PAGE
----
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June 2015 Archives

Kanada, Y., International Journal of Computer, Control, Quantum and Information Engineering, WASET, Vol. 9, No. 4, pp. 689-693, 2015.
[ 日本語のページ ]
[ Paper PDF file (Publisher site) ]
[ Paper PDF file (local site) ]

Abstract: Objects are usually horizontally sliced when printed by 3D printers. Therefore, if an object to be printed, such as a collection of fibers, originally has natural direction in shape, the printed direction contradicts with the natural direction. By using proper tools, such as field-oriented 3D paint software, field-oriented solid modelers, field-based tool-path generation software, and non-horizontal FDM 3D printers, the natural direction can be modeled and objects can be printed in a direction that is consistent with the natural direction. This consistence results in embodiment of momentum or force in expressions of the printed object. To achieve this goal, several design and manufacturing problems, but not all, have been solved. An application of this method is (Japanese) 3D calligraphy.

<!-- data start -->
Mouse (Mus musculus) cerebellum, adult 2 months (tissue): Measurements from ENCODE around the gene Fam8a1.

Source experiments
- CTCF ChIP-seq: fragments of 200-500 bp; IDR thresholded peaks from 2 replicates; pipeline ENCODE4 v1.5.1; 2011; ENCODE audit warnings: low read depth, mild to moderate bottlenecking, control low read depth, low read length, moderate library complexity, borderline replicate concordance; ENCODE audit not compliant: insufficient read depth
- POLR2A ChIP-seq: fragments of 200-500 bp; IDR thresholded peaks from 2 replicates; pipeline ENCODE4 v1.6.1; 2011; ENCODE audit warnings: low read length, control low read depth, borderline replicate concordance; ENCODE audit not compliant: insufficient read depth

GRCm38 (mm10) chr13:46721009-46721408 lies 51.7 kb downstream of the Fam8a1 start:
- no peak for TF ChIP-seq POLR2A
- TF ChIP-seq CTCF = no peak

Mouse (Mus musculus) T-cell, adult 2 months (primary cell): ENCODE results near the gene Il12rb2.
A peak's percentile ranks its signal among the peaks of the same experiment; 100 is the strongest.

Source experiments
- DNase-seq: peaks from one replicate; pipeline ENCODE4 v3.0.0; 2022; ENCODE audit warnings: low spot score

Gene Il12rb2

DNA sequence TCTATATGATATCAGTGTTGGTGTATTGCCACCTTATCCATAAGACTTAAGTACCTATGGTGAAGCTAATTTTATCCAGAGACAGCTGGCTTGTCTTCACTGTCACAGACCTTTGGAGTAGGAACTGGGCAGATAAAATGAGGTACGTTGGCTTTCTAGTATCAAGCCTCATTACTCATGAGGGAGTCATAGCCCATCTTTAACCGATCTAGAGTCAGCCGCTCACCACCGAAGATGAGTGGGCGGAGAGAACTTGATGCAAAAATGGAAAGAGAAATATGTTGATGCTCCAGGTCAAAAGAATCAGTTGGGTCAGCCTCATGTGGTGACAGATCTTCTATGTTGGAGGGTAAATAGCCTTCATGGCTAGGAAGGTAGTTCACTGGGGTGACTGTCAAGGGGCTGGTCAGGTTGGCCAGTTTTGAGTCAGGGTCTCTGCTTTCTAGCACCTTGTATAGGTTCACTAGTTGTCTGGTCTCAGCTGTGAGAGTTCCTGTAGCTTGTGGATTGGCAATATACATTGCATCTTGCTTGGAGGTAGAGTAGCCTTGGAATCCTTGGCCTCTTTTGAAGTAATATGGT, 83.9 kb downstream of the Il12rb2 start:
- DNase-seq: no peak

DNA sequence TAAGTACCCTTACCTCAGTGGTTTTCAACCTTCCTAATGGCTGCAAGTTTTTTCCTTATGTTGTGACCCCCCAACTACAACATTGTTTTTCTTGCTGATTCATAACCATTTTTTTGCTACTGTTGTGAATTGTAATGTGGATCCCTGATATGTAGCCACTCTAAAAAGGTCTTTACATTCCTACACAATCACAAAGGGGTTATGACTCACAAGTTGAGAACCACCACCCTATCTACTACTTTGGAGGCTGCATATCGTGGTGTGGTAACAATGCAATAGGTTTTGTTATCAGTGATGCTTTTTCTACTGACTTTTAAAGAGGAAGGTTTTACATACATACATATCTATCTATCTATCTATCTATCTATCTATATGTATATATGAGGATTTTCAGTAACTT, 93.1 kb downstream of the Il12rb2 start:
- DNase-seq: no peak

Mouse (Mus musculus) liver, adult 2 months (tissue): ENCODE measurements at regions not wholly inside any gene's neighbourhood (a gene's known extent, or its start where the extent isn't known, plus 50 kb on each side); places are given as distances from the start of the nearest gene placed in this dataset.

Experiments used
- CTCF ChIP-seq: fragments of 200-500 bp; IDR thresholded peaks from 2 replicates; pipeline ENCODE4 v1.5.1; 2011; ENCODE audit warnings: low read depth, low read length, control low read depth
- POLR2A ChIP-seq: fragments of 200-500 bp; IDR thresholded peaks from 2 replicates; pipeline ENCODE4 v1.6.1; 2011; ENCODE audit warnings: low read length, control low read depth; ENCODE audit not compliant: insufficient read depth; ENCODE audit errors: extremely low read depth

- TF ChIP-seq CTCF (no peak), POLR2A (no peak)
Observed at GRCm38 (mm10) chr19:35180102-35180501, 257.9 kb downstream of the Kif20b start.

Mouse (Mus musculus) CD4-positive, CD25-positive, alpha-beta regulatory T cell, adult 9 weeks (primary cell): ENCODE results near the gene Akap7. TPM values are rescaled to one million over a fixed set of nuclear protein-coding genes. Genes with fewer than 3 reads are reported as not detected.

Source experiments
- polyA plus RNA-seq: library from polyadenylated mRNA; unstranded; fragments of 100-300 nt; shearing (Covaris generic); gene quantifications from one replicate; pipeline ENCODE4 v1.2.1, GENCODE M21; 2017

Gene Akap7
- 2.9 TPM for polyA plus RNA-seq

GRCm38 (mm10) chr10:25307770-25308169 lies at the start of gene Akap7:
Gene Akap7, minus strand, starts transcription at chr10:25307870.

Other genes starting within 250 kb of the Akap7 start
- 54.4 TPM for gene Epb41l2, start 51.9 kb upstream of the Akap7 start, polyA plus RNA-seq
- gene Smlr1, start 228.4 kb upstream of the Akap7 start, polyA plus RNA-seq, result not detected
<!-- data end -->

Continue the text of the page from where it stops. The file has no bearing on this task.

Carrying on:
Note: This is the on-line journal version of a poster for SFF 2013

Introduction to this research theme: 3D shape formation technologies

Keywords: 3D printing, Three-dimensional printing, Solid free-form fabrication, SFF, Fused deposition modeling, FDM, Additive manufacturing

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